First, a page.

The House Between Tides

Written by Sarah Maine
Review by Diane Scott Lewis

Hetty, running from an uncomfortable relationship, travels to a remote island in the Outer Hebrides. It’s 2010, and she’s purchased the estate of her ancestors, who include a once-famous painter, Theo Blake. She intends to turn the mansion into a hotel, but finds the house a crumbling mess, the locals antagonistic over her plans, and the contractor, James, has discovered a skeleton hidden under the floorboards in the conservatory. Hetty and James are adversaries but team up to solve the mystery, and in the process she learns about the island’s culture.

In 1910, young Beatrice meets Theo Blake, admires his paintings, and they eventually marry. He takes her to his remote island home for the summer. At first, she’s delighted, walks the beaches observing the wildlife, and meets Cameron, Theo’s secretary. Theo and Cameron have a volatile relationship she doesn’t understand. Theo suddenly turns cold toward her, and in his neglect she’s drawn to Cameron.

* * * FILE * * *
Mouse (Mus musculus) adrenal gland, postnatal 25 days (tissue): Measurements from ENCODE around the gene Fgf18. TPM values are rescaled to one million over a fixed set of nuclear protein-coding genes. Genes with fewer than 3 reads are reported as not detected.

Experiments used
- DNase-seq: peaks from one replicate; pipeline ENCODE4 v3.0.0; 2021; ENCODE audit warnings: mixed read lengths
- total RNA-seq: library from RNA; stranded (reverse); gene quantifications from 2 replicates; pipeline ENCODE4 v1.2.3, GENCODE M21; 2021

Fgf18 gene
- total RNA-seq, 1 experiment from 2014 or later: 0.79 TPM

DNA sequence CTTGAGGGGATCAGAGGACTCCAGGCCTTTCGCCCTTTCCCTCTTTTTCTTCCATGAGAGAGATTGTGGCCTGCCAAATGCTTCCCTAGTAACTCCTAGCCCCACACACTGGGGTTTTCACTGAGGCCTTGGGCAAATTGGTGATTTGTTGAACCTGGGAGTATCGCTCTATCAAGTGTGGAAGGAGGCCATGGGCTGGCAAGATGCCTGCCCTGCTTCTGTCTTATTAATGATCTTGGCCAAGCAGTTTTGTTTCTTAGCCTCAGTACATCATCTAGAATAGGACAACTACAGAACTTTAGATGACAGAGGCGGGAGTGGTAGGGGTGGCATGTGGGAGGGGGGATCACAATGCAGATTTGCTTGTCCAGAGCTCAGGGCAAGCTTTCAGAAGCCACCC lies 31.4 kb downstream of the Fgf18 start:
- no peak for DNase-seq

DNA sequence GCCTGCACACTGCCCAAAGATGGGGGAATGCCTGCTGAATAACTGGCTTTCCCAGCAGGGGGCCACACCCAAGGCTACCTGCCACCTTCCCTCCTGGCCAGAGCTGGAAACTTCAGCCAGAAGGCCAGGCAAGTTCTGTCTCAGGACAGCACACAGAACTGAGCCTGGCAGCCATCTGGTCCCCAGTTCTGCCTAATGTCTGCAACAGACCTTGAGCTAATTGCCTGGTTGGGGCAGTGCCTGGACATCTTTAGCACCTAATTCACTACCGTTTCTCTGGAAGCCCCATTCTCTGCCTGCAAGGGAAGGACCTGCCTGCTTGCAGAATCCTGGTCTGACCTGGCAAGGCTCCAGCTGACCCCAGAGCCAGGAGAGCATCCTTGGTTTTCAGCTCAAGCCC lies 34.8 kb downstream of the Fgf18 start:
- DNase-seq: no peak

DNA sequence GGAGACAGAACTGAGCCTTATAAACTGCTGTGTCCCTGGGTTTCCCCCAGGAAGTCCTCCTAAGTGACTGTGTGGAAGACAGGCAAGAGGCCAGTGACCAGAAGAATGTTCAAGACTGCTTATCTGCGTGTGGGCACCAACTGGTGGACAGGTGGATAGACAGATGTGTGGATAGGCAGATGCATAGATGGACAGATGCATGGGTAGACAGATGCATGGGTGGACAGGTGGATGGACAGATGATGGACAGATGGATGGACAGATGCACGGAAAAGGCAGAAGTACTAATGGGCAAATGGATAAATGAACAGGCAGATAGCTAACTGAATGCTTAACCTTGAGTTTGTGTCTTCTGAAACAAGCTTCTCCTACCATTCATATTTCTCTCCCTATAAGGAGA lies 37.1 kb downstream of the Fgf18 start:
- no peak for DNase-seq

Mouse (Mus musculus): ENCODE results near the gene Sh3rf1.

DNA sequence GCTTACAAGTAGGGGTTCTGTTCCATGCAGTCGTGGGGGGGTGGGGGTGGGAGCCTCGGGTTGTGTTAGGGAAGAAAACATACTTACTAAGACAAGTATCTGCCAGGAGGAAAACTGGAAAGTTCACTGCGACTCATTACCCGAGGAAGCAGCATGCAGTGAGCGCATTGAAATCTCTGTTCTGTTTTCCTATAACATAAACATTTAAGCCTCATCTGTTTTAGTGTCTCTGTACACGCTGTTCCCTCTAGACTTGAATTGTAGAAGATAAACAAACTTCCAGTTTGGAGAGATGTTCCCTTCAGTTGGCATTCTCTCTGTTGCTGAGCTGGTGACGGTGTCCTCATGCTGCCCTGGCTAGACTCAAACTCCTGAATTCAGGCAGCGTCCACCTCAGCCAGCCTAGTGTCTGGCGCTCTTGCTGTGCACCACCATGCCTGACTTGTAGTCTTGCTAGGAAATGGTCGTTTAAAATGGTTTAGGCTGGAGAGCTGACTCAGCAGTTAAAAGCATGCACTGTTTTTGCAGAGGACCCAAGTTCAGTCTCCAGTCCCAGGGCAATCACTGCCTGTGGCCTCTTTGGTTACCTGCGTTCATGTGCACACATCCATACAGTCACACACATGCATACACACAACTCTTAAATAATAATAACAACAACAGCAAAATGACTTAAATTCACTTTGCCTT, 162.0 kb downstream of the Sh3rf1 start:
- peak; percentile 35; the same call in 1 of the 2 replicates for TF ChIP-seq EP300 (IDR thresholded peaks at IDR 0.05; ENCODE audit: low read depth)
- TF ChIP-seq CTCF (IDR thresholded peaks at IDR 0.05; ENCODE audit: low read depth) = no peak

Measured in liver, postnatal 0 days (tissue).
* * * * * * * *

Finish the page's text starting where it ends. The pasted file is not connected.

The story jumps between both these years, sifting together clues to a painful past for Theo and the search to identify the victim in the conservatory. Maine’s descriptions of the island’s landscape, wildlife and unpredictable weather are evocative. Dialog embedded in another character’s actions can be confusing. Theo seems overly cruel to his young wife as he pines for something he can never have again. The changes in his painting style, from ethereal to eerie, track his deterioration. Much is left up to the reader to interpret, which showcases the skill of this debut author. Two women find unexpected love, but one will lead to tragedy. The novel is a haunting story of loss and longing in an unusual setting. Recommended.